The second most painful thing I lost was my self-respect and self-worth, which is the hardest thing to get back.

McLaughlin: My self-worth … self-respect … relationship with my children.

LL: Does your recovery now feel different than in the past?

Chapin: In the past I was never trying to recover. I may have seen that I had a small problem, but I blamed others not myself when I drank too much. I blamed circumstance when my addiction to Percocet became heroin. I blamed society for all its evils. I blamed the government and the people who allowed the cost of living to be high.

Today I want to recover as I see I had a sickness. All the problems of the world may still be there, but hopefully I will have a clear head to face them. Today, I want my voice to be heard.

McLaughlin: This is the first time that I’m working on myself. I put my recovery first, and because of this, I’m changing inside and growing spiritually. My family can trust me and I can be there for them today. They also see the change in me. I’ve learned how to accept things in my life today — good and bad.

My conversation with Chapin and McLaughlin illustrated for me comments by U.S. Surgeon General Vivek Murthy and so many public health professionals who say that opioid and other substance misuse disorders represent a true public health crisis. “We must help everyone see that addiction is not a character flaw,” Murthy wrote in the 2016 “Facing Addiction in America” report. “It is a chronic illness that we must approach with the same skill and compassion with which we approach heart disease, diabetes and cancer.”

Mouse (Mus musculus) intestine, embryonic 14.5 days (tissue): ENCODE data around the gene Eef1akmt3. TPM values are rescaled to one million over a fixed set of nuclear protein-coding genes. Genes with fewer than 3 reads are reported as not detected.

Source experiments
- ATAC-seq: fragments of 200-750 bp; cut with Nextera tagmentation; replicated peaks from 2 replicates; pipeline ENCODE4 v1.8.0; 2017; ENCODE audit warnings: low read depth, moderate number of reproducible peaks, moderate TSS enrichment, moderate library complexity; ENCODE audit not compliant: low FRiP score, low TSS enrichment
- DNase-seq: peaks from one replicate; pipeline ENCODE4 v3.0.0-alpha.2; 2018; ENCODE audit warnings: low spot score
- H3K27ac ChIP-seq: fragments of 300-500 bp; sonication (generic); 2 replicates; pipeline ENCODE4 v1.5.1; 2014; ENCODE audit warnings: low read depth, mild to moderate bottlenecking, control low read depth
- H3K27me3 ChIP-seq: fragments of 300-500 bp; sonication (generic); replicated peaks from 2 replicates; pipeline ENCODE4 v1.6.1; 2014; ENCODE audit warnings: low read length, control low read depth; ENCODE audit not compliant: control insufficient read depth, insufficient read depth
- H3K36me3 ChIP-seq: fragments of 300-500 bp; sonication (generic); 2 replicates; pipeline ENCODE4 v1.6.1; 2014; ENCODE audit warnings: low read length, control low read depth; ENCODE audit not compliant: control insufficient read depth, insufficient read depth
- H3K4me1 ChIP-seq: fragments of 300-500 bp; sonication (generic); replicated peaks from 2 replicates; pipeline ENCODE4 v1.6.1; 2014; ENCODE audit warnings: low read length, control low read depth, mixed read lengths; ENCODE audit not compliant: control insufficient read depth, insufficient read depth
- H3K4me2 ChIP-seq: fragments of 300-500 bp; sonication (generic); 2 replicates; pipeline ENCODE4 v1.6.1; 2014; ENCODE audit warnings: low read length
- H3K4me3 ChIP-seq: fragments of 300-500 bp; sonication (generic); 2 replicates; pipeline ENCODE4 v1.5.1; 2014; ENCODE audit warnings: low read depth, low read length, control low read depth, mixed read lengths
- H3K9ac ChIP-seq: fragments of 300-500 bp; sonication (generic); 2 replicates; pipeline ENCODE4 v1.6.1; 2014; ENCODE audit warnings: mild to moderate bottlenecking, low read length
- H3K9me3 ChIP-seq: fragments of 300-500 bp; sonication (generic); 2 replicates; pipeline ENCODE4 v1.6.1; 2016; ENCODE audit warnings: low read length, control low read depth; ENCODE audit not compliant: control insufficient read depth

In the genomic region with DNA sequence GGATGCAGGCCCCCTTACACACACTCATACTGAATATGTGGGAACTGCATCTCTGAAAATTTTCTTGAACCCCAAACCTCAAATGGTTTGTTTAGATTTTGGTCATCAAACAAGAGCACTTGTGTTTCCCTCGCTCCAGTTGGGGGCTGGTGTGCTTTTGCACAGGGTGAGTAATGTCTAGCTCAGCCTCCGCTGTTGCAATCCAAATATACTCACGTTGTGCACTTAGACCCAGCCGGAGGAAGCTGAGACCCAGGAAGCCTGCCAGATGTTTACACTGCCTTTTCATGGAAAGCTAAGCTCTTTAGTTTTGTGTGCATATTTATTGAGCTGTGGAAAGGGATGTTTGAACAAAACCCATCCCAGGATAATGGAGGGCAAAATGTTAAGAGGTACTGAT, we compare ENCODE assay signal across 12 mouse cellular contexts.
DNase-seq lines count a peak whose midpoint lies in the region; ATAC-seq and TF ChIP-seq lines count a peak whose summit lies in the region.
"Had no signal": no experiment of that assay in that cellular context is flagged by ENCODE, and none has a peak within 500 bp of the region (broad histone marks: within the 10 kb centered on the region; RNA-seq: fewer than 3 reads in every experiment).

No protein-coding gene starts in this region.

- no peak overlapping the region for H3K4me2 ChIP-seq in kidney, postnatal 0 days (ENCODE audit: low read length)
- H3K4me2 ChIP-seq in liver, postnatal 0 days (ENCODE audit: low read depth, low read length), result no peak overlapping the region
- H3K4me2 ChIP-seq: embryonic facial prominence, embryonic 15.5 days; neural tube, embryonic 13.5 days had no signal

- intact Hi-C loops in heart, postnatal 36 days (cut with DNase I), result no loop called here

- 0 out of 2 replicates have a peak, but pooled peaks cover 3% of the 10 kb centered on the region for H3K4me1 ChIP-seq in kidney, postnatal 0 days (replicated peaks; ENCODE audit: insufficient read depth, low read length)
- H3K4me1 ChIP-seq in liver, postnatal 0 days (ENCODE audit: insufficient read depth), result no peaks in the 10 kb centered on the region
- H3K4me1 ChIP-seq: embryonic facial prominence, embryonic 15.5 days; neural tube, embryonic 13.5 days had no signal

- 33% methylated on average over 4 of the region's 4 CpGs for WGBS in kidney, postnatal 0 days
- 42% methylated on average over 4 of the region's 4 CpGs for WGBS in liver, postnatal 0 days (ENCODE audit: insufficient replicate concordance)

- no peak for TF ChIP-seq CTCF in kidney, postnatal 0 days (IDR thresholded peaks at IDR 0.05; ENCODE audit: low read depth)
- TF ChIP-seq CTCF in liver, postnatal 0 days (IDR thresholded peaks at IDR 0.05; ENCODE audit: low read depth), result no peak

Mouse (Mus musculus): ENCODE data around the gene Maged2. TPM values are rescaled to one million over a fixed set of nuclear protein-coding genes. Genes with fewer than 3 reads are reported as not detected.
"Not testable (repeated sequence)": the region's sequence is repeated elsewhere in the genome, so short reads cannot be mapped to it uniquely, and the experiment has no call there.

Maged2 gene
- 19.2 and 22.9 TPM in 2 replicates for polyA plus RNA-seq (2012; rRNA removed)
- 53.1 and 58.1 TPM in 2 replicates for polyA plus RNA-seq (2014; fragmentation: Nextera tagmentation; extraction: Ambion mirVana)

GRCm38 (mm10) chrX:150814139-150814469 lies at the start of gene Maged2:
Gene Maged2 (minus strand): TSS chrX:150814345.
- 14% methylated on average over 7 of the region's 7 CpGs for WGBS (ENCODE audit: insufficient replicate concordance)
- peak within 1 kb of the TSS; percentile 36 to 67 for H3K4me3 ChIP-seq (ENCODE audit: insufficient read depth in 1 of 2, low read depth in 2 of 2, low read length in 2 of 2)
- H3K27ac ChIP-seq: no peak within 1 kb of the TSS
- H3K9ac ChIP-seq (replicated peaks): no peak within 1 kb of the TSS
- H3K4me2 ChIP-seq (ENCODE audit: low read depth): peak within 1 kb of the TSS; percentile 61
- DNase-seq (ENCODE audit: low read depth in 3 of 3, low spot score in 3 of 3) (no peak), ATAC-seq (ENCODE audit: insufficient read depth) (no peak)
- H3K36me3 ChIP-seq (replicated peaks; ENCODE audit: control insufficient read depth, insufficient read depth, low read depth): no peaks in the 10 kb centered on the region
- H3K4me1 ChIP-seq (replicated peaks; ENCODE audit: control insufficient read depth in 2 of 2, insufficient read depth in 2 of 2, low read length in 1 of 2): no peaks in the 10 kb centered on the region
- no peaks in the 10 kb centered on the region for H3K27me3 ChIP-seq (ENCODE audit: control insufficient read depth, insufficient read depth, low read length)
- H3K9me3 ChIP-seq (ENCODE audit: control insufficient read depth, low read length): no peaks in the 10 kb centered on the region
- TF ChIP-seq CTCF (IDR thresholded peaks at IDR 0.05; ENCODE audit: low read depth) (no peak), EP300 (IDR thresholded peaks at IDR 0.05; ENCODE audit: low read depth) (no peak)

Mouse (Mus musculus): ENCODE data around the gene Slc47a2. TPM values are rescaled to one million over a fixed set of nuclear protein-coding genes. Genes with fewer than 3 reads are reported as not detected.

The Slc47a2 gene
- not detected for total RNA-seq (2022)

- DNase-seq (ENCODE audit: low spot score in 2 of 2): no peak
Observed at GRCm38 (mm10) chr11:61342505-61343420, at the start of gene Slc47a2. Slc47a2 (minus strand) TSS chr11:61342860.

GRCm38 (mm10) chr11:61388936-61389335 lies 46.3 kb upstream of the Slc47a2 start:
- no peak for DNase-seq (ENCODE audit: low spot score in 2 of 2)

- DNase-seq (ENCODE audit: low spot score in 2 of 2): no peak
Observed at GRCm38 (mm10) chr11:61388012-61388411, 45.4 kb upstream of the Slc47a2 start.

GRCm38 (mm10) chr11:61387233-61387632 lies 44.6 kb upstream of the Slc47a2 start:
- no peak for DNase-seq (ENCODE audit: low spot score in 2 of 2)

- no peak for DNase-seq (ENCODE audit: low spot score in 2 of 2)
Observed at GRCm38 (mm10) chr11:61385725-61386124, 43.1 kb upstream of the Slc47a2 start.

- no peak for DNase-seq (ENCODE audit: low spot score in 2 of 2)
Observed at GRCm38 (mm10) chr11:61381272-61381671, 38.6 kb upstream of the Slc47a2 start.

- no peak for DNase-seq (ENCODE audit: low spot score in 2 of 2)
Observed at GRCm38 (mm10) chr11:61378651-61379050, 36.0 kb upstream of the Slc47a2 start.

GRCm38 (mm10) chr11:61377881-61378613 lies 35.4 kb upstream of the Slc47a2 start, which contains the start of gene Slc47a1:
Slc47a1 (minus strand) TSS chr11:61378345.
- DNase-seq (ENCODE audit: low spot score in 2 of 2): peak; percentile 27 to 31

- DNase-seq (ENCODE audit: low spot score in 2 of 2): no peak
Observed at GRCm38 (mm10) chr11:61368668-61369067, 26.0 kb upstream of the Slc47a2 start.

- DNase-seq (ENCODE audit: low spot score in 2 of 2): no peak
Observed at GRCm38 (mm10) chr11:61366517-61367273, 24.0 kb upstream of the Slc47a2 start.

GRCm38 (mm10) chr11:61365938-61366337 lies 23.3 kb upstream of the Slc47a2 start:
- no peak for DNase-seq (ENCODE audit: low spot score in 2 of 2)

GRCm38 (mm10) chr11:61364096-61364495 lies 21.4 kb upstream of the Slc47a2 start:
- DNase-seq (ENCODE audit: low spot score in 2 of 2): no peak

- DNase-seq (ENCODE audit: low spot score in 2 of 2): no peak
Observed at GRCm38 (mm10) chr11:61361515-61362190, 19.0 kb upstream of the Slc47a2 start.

Laurie Loisel is director of community outreach and education at the Northwestern District Attorney’s office.

A member of the Hampshire HOPE opioid coalition, she is one of several individuals who contribute to a monthly column in this space about local efforts underway to address the opioid epidemic.

Categories: Addiction, Articles We Like, Family Support, Hampshire County, Hampshire HOPE